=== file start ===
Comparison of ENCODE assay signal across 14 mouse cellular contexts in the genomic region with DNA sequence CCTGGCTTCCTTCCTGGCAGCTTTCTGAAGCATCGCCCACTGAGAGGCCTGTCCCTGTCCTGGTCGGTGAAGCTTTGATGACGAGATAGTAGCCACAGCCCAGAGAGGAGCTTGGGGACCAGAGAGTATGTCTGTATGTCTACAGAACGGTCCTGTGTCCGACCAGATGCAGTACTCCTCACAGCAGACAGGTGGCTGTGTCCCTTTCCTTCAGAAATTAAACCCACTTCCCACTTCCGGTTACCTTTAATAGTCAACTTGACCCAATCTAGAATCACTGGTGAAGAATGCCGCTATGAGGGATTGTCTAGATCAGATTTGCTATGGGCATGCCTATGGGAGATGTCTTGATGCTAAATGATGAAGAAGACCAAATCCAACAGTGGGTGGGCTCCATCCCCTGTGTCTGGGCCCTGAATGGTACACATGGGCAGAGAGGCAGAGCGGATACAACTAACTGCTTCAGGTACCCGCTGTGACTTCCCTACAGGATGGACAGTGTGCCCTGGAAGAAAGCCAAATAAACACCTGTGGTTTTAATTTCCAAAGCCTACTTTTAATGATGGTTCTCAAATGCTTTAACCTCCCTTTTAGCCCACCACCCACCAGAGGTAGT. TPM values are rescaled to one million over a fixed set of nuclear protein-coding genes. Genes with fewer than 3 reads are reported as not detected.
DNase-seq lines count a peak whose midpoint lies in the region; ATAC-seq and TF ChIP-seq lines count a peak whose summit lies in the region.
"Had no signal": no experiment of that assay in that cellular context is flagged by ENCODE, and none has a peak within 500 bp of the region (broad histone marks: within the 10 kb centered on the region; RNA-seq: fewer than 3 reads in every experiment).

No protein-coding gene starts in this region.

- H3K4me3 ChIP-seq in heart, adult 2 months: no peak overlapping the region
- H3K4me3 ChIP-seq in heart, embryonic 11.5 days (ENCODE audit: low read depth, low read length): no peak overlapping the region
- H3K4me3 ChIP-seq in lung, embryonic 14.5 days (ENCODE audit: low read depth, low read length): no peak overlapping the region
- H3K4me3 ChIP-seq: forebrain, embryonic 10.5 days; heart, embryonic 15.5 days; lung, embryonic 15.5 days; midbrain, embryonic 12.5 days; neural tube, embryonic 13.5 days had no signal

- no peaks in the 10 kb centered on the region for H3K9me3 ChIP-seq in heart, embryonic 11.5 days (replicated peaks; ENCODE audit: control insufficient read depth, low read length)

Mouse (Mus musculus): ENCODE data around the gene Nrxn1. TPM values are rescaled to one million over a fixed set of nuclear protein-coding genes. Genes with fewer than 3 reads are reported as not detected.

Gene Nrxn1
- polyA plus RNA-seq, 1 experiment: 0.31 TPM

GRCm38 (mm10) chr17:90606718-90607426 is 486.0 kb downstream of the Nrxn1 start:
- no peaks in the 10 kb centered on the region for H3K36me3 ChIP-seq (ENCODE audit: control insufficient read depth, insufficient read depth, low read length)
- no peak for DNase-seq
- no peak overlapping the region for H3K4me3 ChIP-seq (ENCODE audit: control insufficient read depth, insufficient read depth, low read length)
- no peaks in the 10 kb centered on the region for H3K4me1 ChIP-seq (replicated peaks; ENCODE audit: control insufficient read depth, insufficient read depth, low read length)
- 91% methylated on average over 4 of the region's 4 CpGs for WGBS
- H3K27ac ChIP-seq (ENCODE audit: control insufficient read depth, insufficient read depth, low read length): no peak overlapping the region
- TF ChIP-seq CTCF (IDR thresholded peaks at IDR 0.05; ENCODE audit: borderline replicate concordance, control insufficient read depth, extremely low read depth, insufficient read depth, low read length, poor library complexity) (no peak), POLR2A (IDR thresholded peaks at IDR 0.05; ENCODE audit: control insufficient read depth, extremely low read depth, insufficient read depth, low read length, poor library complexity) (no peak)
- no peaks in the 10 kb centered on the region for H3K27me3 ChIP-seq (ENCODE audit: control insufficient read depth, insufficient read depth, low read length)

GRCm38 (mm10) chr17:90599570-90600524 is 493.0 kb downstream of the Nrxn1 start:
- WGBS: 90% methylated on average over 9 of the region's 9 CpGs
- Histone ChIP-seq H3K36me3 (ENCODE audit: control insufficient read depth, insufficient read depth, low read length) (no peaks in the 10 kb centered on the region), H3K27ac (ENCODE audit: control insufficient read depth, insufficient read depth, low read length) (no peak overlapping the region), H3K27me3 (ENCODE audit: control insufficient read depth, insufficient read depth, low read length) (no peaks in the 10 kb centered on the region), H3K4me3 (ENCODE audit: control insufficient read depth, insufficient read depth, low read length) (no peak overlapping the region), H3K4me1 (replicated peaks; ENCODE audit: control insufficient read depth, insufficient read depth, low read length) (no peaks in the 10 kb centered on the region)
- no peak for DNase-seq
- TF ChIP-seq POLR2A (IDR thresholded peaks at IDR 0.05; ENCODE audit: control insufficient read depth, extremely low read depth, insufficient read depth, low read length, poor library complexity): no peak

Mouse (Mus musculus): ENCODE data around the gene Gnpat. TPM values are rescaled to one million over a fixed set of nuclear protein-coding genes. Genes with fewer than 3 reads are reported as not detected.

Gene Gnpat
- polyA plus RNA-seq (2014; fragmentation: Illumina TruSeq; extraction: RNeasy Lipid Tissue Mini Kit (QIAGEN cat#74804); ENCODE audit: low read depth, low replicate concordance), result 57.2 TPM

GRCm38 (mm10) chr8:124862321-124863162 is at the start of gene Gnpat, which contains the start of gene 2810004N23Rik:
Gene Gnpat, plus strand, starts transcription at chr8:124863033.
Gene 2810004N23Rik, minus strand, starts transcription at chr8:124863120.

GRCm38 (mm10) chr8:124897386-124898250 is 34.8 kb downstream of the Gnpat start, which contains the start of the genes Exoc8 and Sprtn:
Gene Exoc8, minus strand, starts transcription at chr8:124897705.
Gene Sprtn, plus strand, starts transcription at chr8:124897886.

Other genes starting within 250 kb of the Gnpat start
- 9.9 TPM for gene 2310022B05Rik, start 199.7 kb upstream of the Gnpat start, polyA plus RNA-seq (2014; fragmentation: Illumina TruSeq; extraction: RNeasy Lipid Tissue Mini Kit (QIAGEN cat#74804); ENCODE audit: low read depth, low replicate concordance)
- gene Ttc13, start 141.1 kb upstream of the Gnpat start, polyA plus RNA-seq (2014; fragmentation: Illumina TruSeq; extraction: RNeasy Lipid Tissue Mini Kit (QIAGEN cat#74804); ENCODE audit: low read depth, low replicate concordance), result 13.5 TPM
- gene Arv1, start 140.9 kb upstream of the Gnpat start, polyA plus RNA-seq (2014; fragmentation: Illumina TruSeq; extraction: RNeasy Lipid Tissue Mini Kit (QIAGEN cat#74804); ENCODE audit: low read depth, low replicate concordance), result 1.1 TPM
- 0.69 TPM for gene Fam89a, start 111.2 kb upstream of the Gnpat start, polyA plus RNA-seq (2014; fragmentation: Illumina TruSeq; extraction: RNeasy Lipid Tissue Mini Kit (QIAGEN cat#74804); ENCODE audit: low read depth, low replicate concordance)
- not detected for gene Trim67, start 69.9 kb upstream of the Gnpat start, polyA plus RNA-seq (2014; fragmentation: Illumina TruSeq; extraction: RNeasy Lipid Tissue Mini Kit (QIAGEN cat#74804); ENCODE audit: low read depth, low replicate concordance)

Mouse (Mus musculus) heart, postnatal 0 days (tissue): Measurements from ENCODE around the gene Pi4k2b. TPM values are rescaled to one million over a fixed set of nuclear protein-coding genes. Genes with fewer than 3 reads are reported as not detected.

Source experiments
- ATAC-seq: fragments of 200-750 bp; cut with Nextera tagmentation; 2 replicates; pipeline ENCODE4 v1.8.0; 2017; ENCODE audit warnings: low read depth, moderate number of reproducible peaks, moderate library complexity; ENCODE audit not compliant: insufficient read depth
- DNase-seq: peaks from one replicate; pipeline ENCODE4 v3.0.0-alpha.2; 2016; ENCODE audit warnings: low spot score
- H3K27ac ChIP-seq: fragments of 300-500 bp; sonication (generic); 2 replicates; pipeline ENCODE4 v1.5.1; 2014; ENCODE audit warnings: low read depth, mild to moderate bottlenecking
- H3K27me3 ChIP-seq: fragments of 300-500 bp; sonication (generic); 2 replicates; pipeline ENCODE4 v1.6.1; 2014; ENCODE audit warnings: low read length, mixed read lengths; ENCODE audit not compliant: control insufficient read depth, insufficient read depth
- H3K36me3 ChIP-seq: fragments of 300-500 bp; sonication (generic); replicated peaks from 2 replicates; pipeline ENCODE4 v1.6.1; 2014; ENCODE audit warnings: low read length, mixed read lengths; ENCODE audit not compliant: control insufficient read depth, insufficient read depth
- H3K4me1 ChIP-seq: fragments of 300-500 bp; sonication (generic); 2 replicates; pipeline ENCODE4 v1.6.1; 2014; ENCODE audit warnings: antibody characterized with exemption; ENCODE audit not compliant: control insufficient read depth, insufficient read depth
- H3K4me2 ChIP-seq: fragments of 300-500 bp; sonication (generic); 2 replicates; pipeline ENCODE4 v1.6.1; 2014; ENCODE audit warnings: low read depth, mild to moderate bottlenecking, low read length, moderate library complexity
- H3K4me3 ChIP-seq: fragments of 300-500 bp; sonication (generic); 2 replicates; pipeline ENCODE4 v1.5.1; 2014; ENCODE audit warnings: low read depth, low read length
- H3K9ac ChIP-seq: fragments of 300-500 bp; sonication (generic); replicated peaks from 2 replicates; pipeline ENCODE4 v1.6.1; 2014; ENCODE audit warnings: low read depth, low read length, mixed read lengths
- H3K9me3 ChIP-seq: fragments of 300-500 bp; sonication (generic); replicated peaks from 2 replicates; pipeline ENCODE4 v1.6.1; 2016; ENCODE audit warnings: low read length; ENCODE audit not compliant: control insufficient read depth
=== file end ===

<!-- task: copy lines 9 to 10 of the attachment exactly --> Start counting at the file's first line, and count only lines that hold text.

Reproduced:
- no peaks in the 10 kb centered on the region for H3K9me3 ChIP-seq in heart, embryonic 11.5 days (replicated peaks; ENCODE audit: control insufficient read depth, low read length)

Mouse (Mus musculus): ENCODE data around the gene Nrxn1. TPM values are rescaled to one million over a fixed set of nuclear protein-coding genes. Genes with fewer than 3 reads are reported as not detected.